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Nominal Schema Reasoning by Grounding

This page contains the implementations of nominal schema reasoning using naive and smart grounding.


In this page we include the empirical evaluation and implementation of nominal schemas, a new description logics construct (See the Literature section). Several ontologies selected from the TONES repository [1] were used for this evaluation. For each experiment presented one or more axioms containing nominal schemas were added to each ontology, resulting in the inclusion of several regular axioms containing nominals. As stated in the paper, occurences of nominal schemas are grounded with all possible combinations of individuals contained in the knowledge bases. After the grounding reasoning times (using Pellet after grounding) are averaged over 100 runs, and load time is reported separately. We are particularly interested in finding what are the limits of this implementation varying both the number of different nominal schemas and their number of occurrences per axiom.

Testing was performed using a 64-bit Windows 7 computer with an Intel(R) Core(TM) i5 CPU processor. A java JDK 1.5 version, allocating 3GB as the minimun for the java heap and 3.5GB as the maximun, was used for each experiment.

We include an appendix with examples of nominal schemas and their intuitive semantics, which we recommend if the reader is unfamiliar with this new DL construct, and a tutorial to ground axioms with nominal schemas into a given ontology.

Naive Implementation

Although not very time-efficient this implementation will serve as a baseline for development and testing of more optimised algorithms. It also shows that even the grounding approach can be used for small use cases or for initial testing.

The section includes testing data obtained from different experiments showing the feasibility of this implementation when the number of different nominal schemas per axiom is low.

Java code to ground axioms containing nominal schemas to a given ontology is also included. After the grounding reasoning tasks can be performed with the ontology using any reasoner available just as usual.


We present in this section the metrics of the ontologies used for the naive implementation. Some ontologies were modified, as shown in the table, to better suit test purposes.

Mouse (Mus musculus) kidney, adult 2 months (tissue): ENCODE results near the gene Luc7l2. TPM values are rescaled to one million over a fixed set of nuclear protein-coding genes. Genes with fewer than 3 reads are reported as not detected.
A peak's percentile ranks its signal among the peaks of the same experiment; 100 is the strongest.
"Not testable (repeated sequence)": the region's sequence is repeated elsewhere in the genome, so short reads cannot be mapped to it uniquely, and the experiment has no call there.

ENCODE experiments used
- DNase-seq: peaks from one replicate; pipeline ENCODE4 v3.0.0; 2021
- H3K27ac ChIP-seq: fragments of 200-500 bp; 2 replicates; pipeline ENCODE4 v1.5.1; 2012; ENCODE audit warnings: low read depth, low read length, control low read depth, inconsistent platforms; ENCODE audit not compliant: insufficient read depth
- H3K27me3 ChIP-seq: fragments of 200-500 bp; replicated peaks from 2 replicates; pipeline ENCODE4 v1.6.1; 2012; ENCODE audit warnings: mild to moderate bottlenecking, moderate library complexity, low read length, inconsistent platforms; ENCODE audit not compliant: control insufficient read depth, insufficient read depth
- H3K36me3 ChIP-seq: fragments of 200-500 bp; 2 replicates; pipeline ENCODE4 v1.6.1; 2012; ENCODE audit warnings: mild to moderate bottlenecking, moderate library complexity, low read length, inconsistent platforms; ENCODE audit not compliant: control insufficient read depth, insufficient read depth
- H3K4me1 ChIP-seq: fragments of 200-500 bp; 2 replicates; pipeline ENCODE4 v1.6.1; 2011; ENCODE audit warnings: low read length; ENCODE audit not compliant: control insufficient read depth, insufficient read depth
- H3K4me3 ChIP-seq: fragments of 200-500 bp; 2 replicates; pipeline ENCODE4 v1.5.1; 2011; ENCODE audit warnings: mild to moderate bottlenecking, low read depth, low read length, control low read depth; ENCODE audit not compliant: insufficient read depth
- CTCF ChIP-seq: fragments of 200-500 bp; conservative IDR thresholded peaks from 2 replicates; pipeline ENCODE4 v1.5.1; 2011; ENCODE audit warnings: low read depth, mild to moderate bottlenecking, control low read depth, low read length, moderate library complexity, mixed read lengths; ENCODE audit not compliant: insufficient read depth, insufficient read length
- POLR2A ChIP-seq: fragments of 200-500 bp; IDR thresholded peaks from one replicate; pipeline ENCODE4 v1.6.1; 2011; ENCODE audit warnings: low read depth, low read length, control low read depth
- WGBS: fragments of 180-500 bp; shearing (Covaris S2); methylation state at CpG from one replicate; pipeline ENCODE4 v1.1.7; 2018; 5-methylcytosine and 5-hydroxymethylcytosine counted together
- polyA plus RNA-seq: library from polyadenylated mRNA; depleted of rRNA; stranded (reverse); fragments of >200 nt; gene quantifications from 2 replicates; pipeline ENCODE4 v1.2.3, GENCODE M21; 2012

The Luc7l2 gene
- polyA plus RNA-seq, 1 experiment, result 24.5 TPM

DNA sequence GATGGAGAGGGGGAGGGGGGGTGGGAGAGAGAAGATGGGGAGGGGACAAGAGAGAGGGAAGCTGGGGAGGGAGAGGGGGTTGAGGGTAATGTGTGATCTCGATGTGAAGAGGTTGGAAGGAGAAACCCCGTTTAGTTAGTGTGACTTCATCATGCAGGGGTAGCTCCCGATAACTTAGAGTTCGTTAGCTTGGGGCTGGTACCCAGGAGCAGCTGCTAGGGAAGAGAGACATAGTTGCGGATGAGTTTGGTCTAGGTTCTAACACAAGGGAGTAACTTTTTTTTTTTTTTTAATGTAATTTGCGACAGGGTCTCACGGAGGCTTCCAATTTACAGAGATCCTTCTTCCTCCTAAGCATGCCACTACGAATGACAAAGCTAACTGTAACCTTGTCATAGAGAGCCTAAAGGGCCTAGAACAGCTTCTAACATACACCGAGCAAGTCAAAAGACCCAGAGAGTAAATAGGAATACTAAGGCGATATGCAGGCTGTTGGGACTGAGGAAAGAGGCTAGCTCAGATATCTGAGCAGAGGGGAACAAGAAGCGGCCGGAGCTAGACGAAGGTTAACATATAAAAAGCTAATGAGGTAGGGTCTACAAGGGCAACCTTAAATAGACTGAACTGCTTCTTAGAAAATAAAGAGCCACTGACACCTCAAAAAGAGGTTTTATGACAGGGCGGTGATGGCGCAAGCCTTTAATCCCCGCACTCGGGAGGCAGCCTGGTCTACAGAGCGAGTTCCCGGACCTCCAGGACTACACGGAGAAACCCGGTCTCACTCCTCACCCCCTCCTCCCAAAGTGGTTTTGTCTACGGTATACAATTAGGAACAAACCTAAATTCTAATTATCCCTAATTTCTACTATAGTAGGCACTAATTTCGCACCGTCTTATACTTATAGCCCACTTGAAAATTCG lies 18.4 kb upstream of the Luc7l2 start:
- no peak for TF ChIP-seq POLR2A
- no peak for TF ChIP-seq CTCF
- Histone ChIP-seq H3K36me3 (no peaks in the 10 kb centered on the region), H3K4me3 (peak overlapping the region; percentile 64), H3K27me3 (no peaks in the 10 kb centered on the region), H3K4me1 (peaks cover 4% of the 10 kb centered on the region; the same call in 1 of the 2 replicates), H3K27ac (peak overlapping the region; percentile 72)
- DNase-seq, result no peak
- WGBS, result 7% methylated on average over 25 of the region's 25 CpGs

Ontology Classes Annotation P. Data P. Object P. Individuals URI Modifications
Fam 4 0 1 11 5 [2] No mod
Swe 189 1 6 25 22 [3] 20 individuals added
Bui 686 15 0 24 42 [4] 40 individuals added
Wor 1842 6 0 31 80 [5] 80 individuals added
Tra 445 2 4 89 183 [6] No mod
FTr 22 2 6 52 368 [7] No mod
Eco 339 2 8 45 482 [8] No mod

Note that the ontologies are sorted by the number of individuals they contain. As show in [1] the number of regular axioms grounded from an original axiom containing nominal schemas is k^{n} where n is the number of different nominal schemas in the original axiom and k is the number of individuals in the knowledge base. Consequently, the number of individuals is one of the relevant factors that must be taken into account in the testing results.

Testing results

This section contains two tables showing the reasoning time results for the ontologies when axioms with different combinations of nominal schemas are added. Every experiment time results are presented in two columns showing loading time for the first and checking satisfiability for the second.

Adding one axiom to each Ontology

For every experiment in this section only one axiom was added to each ontology varying the number of different nominal schemas and their number of appearances.

Ontology No axioms added 1 different nominal schema 2 different nominal schemas 3 different nominal schemas
2 appearances 8 appearances 2 appearances 4 appearances 2 appearances
Fam (5) 0.01 0.00 0.01 0.00 0.01 0.01 0.01 0.00 0.01 0.00 0.04 0.02
Swe (22) 3.58 0.08 3.73 0.07 3.73 0.11 3.85 0.10 3.88 0.11 10.86 1.11
Bui (42) 2.7 0.16 2.5 0.15 2.47 0.15 2.75 0.26 3.05 0.36 1'14 6.68
Wor (82) 0.11 0.04 0.12 0.05 1.48 0.87 1.1 0.55 1.88 1.03 197'12 5'15
Tra (183) 0.05 0.03 0.05 0.02 0.05 0.02 5.76 1.76 9.9 3.73 OOM OOM
FTr (368) 0.03 4.28 0.05 5.32 0.09 5.51 35.53 42.73 1'18 9'30 OOM OOM
Eco (368) 0.04 0.24 0.07 0.02 0.10 0.04 56.59 13.67 53.32 35.35 OOM OOM

Adding several axioms to each Ontology

Two experiments were considered in this section:

Experiment 1: 20 axioms containing one different nominal schema per axiom with two appearances were added to each ontology.

Experiment 2: 10 axioms containing two different nominal schemas per axiom with two appearances each were added to each ontology.

Name No axioms added Experiment 1 Experiment 2
Fam (5) 0.01 0.00 0.01 0.00 0.02 0.01